Asking for feedback on your writing: watch your approach

There’s a theme emerging here:

  • Someone waved a sheath of papers in my face at a poetry reading (I was a featured reader) and talked about his inspirations, interrupting only to ask if I would read his poems. He didn’t make one comment on my reading or my poems.
  • Someone emailed me with a link to a forum, explaining that I could search for his poems, all twenty of them, and he wanted to know what I thought of them.
  • Someone posted on social media that writers who had ‘made it’ should nurture and provide help to emerging writers.
  • At a spoken word evening someone asked where he could get the poem he’d dashed off that afternoon published.
  • Someone went to a writing conference and complained that the literary agents all “hid” in the breaks between sessions (including sessions where attendees could make their pitches) so they didn’t get chance to speak to one.

I get it: you desperately want feedback on your brilliant manuscript and you’re too broke to pay for professional critiques, can’t travel to workshops (but can turn up at readings, spoken word events and conferences), urgently want to see your work in print, feel that those already published have somehow shut the door on your burgeoning career and feel that literary agents and other gatekeepers aren’t human enough to need comfort breaks or simply a break.

Perhaps you could try this approach:

  • “Loved your reading. Do you know of any local workshops I could go to get feedback on my work?”
  • “I saw your poems in…/heard you read at… Do you give critiques? I could put my poems in a document and forward them to you if you do.”
  • “Writers aren’t gatekeepers. Publishers and editors are. Workshops and writing groups are part of the literary eco-system, can anyone suggest some good online or offline groups local to me?”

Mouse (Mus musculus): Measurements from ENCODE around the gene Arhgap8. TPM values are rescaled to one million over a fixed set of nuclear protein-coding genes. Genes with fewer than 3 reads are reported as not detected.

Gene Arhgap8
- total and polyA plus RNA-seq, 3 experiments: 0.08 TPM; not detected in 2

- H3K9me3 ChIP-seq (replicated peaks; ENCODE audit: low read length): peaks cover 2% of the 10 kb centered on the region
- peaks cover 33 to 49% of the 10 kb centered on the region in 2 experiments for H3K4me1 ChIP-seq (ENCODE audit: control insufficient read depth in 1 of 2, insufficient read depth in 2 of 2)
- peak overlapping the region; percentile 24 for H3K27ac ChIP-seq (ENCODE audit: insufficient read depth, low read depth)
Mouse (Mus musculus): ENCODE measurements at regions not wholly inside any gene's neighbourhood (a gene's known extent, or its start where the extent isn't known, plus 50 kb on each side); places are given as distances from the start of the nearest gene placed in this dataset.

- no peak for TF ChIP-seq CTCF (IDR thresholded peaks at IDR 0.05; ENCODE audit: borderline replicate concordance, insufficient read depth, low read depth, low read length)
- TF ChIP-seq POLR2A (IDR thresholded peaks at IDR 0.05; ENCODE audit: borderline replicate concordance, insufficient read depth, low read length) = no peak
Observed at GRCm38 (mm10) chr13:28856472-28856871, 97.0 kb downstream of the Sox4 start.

• “I’m going to read some poetry magazines and find out which might be the best fit for my poems. Any recommendations?”
  • “I got loads of good advice from the writers’ conference. I listened to all the sessions and now think I’ve got two or three agents that would be a good fit for my work. Now I’m going to polish my submission to give it the best chance.”

Any half-decent salesperson will tell you that you can have the best product in the world, but no one’s going to buy it if you can’t present it in a way that’s welcoming and relevant to your potential customer. If your potential customer is another writer or agent and your product is your manuscript or poem, consider:

  • Approaching a poet when they are about to give a reading is bad timing. The poet is preparing for their reading, checking everything is in place and getting ready to go on stage. Interrupting this process makes you at best an irritation.
  • Making it all about you and what you want without acknowledging the poet you’re approaching isn’t just bad manners, it tells the poet that their opinion and thoughts don’t matter, which undermines your purpose of getting feedback.
  • Allow the poet their personal space, particularly if there is a significant size difference between you and the poet. I doubt the man waving his papers in front of my nose realised that he was perilously close to hitting me in the face with them and that his height meant he was actually talking over the top of my head.
  • If you contact someone by email/post, at least have the courtesy of mentioning where you got their address from or how you heard of them. If you don’t it makes you look like a potential stalker.
  • If you want someone to do you a favour, don’t create work for them. If I agree to critique your poems (and there will be a cost involved), I don’t want to search for them and I will not go to an unfamiliar website that I don’t know I can trust.
  • It is the editors of poetry magazines you need to impress: they’re the ones who decide which poems get published.
  • Agents, publishers and writers who speak at or take part in panel events at writers’ conferences may simply want a break between sessions. They are not obliged to hear your unsolicited pitch. It may even be to your advantage to write to them afterwards, saying you were at the conference and heard them speak (mention the topic or briefly quote to prove it) and why you think that, as a result of that conference, your work is a good fit for them.

Writers have no obligation to help others. In fact if they’re already juggling writing around a day-job and other commitments, they may not have time. They may also not be best placed to give you feedback: writers aren’t the gatekeepers. Join a writers’ group, go to workshops and consider paying for critiques if you want feedback on your work.

Advertisements